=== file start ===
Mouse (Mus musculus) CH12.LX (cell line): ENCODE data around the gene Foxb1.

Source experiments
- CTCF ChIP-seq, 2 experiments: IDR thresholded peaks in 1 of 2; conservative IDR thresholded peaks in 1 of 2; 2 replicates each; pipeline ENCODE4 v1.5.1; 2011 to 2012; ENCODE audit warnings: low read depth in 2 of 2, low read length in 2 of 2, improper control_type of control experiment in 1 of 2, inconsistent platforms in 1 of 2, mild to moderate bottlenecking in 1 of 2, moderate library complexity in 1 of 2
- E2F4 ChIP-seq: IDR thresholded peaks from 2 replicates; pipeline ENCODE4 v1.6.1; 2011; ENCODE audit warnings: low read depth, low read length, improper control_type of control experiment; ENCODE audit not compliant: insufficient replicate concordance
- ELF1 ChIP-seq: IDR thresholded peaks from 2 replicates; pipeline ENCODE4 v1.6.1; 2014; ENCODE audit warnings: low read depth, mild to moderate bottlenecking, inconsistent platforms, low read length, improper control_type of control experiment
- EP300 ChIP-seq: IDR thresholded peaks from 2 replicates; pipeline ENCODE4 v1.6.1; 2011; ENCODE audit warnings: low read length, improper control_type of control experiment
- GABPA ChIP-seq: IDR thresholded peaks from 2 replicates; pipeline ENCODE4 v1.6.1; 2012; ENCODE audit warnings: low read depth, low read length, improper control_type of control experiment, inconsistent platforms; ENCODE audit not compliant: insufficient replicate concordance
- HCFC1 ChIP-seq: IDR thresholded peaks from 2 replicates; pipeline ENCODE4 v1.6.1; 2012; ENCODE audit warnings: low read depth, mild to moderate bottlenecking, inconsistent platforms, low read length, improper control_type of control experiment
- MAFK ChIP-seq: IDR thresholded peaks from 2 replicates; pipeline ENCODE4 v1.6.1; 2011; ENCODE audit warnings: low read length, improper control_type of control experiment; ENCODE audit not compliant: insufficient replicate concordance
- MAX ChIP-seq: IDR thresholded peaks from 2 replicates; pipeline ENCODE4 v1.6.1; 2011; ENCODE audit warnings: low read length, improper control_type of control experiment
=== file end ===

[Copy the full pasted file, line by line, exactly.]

Mouse (Mus musculus) CH12.LX (cell line): ENCODE data around the gene Foxb1.

Source experiments
- CTCF ChIP-seq, 2 experiments: IDR thresholded peaks in 1 of 2; conservative IDR thresholded peaks in 1 of 2; 2 replicates each; pipeline ENCODE4 v1.5.1; 2011 to 2012; ENCODE audit warnings: low read depth in 2 of 2, low read length in 2 of 2, improper control_type of control experiment in 1 of 2, inconsistent platforms in 1 of 2, mild to moderate bottlenecking in 1 of 2, moderate library complexity in 1 of 2
- E2F4 ChIP-seq: IDR thresholded peaks from 2 replicates; pipeline ENCODE4 v1.6.1; 2011; ENCODE audit warnings: low read depth, low read length, improper control_type of control experiment; ENCODE audit not compliant: insufficient replicate concordance
- ELF1 ChIP-seq: IDR thresholded peaks from 2 replicates; pipeline ENCODE4 v1.6.1; 2014; ENCODE audit warnings: low read depth, mild to moderate bottlenecking, inconsistent platforms, low read length, improper control_type of control experiment
- EP300 ChIP-seq: IDR thresholded peaks from 2 replicates; pipeline ENCODE4 v1.6.1; 2011; ENCODE audit warnings: low read length, improper control_type of control experiment
- GABPA ChIP-seq: IDR thresholded peaks from 2 replicates; pipeline ENCODE4 v1.6.1; 2012; ENCODE audit warnings: low read depth, low read length, improper control_type of control experiment, inconsistent platforms; ENCODE audit not compliant: insufficient replicate concordance
- HCFC1 ChIP-seq: IDR thresholded peaks from 2 replicates; pipeline ENCODE4 v1.6.1; 2012; ENCODE audit warnings: low read depth, mild to moderate bottlenecking, inconsistent platforms, low read length, improper control_type of control experiment
- MAFK ChIP-seq: IDR thresholded peaks from 2 replicates; pipeline ENCODE4 v1.6.1; 2011; ENCODE audit warnings: low read length, improper control_type of control experiment; ENCODE audit not compliant: insufficient replicate concordance
- MAX ChIP-seq: IDR thresholded peaks from 2 replicates; pipeline ENCODE4 v1.6.1; 2011; ENCODE audit warnings: low read length, improper control_type of control experiment